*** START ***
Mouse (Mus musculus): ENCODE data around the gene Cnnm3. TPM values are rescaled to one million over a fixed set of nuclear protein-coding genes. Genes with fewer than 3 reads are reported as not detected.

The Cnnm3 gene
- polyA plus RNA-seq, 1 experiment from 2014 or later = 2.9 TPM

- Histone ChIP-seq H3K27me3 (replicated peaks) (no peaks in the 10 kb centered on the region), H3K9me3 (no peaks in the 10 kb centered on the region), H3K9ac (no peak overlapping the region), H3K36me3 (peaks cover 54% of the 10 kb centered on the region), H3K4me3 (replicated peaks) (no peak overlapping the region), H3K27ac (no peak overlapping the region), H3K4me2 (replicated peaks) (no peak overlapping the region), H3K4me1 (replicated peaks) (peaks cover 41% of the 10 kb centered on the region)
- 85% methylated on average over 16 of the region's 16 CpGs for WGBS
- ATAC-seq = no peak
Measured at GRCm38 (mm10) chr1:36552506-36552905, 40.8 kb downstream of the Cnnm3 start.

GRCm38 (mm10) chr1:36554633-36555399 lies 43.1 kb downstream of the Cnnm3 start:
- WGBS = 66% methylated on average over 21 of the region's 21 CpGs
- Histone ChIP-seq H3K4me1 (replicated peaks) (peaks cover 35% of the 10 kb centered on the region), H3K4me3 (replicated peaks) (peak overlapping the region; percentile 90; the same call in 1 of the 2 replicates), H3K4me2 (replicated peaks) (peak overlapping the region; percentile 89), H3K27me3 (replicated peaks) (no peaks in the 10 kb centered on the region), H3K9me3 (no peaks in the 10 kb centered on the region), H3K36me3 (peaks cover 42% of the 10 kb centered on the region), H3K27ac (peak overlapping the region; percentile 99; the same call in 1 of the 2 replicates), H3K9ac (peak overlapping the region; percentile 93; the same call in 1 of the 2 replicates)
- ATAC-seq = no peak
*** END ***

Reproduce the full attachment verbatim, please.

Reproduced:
Mouse (Mus musculus): ENCODE data around the gene Cnnm3. TPM values are rescaled to one million over a fixed set of nuclear protein-coding genes. Genes with fewer than 3 reads are reported as not detected.

The Cnnm3 gene
- polyA plus RNA-seq, 1 experiment from 2014 or later = 2.9 TPM

- Histone ChIP-seq H3K27me3 (replicated peaks) (no peaks in the 10 kb centered on the region), H3K9me3 (no peaks in the 10 kb centered on the region), H3K9ac (no peak overlapping the region), H3K36me3 (peaks cover 54% of the 10 kb centered on the region), H3K4me3 (replicated peaks) (no peak overlapping the region), H3K27ac (no peak overlapping the region), H3K4me2 (replicated peaks) (no peak overlapping the region), H3K4me1 (replicated peaks) (peaks cover 41% of the 10 kb centered on the region)
- 85% methylated on average over 16 of the region's 16 CpGs for WGBS
- ATAC-seq = no peak
Measured at GRCm38 (mm10) chr1:36552506-36552905, 40.8 kb downstream of the Cnnm3 start.

GRCm38 (mm10) chr1:36554633-36555399 lies 43.1 kb downstream of the Cnnm3 start:
- WGBS = 66% methylated on average over 21 of the region's 21 CpGs
- Histone ChIP-seq H3K4me1 (replicated peaks) (peaks cover 35% of the 10 kb centered on the region), H3K4me3 (replicated peaks) (peak overlapping the region; percentile 90; the same call in 1 of the 2 replicates), H3K4me2 (replicated peaks) (peak overlapping the region; percentile 89), H3K27me3 (replicated peaks) (no peaks in the 10 kb centered on the region), H3K9me3 (no peaks in the 10 kb centered on the region), H3K36me3 (peaks cover 42% of the 10 kb centered on the region), H3K27ac (peak overlapping the region; percentile 99; the same call in 1 of the 2 replicates), H3K9ac (peak overlapping the region; percentile 93; the same call in 1 of the 2 replicates)
- ATAC-seq = no peak